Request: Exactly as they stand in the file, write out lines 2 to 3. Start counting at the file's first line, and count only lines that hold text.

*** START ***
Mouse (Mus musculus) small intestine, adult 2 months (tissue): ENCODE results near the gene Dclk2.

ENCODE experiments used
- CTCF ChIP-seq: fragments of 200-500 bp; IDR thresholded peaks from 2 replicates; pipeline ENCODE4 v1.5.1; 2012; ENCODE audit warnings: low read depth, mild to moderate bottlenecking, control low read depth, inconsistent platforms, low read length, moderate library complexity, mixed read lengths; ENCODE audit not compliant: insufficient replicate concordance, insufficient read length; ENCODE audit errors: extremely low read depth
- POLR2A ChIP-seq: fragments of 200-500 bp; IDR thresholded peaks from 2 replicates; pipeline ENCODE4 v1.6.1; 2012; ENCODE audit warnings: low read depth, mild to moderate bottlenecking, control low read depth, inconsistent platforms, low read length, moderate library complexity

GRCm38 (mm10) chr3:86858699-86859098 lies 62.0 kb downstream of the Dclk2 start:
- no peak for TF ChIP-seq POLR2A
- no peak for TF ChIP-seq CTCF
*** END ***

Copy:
ENCODE experiments used
- CTCF ChIP-seq: fragments of 200-500 bp; IDR thresholded peaks from 2 replicates; pipeline ENCODE4 v1.5.1; 2012; ENCODE audit warnings: low read depth, mild to moderate bottlenecking, control low read depth, inconsistent platforms, low read length, moderate library complexity, mixed read lengths; ENCODE audit not compliant: insufficient replicate concordance, insufficient read length; ENCODE audit errors: extremely low read depth